You’re all about variety, working at lots of different things. How does your edgy style work with weddings, for example?

Variety is the spice of life, as they say. I get bored easily, so I have to mix it up. The edgy stuff works great at weddings because it is different to the norm. People either love it or hate it, which is a good thing. I’ve never wanted to just be booked as a photographer but more an artist. 

My aim is to take bookings from people who want what I offer and not what everyone else offers. I don’t follow trends and don’t care about what other photographers are doing. I once had a phone call from somebody asking, ‘Are you the photographer who climbs trees?’ I got known for that and people are disappointed if I don’t climb one on their wedding.

What are the three main things that people will take away from your Engage Live photography training class?

Hopefully people will learn to think outside the box a little. I want people to realise that it’s OK to be an individual. Being yourself is one of the hardest things you can do in society but when you discover that it’s actually OK and some people will appreciate you, you can be free to search for the artist within. This will set you apart from the competition and lead to a far more rewarding life than just trying to be a good photographer would. Remember, you’re not trying to please everyone, just enough people to give you enough money to have the lifestyle you want to lead. I’ll also be sharing my mindset, business ideas, money-making tricks, lighting techniques, camera techniques, attitude, posing, Photoshop tricks, compositing – I basically want to share everything I know. You’ll get plenty of chance to see me shoot too!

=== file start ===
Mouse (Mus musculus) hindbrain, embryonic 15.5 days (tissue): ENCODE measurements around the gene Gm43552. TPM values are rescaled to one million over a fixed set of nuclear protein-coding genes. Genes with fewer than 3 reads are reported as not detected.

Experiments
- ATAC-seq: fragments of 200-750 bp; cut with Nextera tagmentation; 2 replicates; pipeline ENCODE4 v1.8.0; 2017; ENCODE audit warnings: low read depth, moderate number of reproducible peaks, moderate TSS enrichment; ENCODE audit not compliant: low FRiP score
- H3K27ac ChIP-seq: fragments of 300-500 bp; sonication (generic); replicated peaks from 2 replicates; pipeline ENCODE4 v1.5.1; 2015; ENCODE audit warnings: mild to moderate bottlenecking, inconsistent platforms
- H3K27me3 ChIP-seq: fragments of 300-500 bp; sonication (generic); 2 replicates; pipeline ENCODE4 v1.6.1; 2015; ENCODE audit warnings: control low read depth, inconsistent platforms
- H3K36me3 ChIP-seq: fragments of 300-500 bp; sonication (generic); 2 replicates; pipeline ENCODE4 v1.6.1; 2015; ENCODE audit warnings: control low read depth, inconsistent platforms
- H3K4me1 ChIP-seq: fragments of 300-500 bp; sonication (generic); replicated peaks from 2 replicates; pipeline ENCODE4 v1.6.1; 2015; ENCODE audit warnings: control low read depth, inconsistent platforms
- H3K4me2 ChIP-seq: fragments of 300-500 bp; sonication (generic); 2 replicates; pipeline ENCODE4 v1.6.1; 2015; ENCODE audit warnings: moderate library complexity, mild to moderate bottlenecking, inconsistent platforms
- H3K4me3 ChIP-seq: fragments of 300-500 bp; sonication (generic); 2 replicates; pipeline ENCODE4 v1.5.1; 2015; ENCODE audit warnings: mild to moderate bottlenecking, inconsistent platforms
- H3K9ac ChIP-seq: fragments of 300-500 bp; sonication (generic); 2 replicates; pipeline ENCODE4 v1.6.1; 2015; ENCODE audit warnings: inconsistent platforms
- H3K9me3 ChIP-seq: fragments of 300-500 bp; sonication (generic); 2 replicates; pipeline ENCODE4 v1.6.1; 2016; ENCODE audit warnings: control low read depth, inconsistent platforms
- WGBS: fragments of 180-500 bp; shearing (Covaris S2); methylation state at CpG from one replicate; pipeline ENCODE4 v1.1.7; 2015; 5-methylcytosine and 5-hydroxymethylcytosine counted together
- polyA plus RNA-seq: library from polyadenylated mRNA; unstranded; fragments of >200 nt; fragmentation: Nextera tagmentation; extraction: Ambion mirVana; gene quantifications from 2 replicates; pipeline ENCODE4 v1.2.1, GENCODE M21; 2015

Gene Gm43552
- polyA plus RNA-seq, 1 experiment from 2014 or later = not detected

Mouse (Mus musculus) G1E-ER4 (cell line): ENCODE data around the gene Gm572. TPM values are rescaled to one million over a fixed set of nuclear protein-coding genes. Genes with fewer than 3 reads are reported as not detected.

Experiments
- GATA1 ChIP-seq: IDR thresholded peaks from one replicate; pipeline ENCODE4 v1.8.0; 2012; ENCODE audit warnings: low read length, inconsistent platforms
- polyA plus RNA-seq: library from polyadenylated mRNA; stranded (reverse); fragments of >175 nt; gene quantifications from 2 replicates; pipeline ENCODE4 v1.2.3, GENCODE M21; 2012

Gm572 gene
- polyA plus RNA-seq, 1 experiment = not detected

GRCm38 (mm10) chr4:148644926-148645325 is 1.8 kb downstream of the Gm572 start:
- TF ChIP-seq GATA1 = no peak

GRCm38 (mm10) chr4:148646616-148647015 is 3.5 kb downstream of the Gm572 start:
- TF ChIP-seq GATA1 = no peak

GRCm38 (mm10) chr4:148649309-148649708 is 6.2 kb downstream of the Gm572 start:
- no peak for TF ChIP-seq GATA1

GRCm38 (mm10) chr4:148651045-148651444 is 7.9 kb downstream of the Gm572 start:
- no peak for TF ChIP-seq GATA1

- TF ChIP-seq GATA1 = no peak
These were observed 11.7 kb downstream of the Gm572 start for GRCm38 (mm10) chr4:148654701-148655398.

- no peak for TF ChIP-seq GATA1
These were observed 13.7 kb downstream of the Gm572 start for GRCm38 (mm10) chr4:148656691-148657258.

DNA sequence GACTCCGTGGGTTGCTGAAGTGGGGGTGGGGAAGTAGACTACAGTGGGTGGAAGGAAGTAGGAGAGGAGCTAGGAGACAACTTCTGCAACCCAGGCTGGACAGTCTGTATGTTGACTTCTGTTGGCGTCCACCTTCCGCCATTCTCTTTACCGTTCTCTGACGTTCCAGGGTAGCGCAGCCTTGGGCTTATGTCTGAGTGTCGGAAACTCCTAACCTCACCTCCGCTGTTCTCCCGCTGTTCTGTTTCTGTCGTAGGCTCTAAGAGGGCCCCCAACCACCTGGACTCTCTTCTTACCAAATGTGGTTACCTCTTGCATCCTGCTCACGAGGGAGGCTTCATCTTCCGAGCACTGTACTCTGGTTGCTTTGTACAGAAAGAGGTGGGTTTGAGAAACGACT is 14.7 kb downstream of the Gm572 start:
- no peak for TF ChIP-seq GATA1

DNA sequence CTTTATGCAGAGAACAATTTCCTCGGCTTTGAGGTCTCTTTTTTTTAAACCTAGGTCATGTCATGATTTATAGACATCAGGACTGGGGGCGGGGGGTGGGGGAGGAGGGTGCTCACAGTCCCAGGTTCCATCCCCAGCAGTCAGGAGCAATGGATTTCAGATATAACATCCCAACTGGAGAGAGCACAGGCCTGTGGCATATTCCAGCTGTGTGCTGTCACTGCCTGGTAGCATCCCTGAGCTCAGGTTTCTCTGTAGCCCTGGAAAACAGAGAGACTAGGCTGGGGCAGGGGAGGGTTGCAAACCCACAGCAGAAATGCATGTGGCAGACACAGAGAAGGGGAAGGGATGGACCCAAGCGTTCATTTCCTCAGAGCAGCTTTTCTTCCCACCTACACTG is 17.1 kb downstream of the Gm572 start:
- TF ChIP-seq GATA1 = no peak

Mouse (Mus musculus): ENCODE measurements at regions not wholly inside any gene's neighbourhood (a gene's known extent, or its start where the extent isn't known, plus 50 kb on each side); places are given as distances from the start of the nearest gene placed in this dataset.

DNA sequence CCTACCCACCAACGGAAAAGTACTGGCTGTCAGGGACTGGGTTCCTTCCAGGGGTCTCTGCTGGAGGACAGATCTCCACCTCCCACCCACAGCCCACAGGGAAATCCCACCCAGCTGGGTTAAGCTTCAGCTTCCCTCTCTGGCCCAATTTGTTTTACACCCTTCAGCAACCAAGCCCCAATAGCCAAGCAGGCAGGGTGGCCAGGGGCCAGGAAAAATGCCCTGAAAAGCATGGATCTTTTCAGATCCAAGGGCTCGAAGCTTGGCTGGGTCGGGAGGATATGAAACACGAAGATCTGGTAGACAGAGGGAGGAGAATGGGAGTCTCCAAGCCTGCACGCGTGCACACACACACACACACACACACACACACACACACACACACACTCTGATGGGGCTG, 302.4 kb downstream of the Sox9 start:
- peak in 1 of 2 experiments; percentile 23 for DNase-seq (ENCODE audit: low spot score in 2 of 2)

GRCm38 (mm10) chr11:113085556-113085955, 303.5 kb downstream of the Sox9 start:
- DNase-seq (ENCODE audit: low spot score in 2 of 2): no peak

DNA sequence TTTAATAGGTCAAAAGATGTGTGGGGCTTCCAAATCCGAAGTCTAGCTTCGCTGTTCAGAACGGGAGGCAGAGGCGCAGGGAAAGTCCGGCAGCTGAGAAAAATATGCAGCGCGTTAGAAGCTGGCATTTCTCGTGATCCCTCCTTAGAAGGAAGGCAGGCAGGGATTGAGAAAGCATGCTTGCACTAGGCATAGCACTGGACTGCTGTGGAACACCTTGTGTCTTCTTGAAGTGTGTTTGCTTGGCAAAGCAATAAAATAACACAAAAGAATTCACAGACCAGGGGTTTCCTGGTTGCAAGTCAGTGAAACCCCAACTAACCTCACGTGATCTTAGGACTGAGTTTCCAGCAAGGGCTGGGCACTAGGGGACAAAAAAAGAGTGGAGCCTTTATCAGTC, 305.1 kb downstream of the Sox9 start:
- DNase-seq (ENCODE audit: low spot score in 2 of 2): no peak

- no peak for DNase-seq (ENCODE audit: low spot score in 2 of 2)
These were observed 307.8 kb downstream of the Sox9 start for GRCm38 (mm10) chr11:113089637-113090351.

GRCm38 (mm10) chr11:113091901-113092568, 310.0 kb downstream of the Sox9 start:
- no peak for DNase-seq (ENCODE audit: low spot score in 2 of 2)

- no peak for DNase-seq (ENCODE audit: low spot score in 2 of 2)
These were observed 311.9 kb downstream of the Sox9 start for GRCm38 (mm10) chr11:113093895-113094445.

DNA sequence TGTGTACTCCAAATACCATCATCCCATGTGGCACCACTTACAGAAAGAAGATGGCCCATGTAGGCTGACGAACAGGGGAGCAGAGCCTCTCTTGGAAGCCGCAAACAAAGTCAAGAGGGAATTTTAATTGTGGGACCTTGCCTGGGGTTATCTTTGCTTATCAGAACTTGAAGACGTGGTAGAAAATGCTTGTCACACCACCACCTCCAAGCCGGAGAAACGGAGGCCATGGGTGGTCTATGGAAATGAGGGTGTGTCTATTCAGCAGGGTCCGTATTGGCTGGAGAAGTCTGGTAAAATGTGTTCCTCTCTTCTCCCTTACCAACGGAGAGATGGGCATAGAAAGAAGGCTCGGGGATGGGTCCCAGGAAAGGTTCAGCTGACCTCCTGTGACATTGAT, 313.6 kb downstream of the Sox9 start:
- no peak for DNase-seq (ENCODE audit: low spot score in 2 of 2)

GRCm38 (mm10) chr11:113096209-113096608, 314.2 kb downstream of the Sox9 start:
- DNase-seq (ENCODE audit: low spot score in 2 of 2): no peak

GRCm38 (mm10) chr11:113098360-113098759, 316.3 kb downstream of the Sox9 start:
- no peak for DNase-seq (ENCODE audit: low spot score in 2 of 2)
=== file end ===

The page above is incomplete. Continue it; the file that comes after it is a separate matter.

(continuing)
Pre-order the full download Richard’s class to watch and learn on-demand here or attend the class as an audience member and have your portraits critiqued in-person by entering here.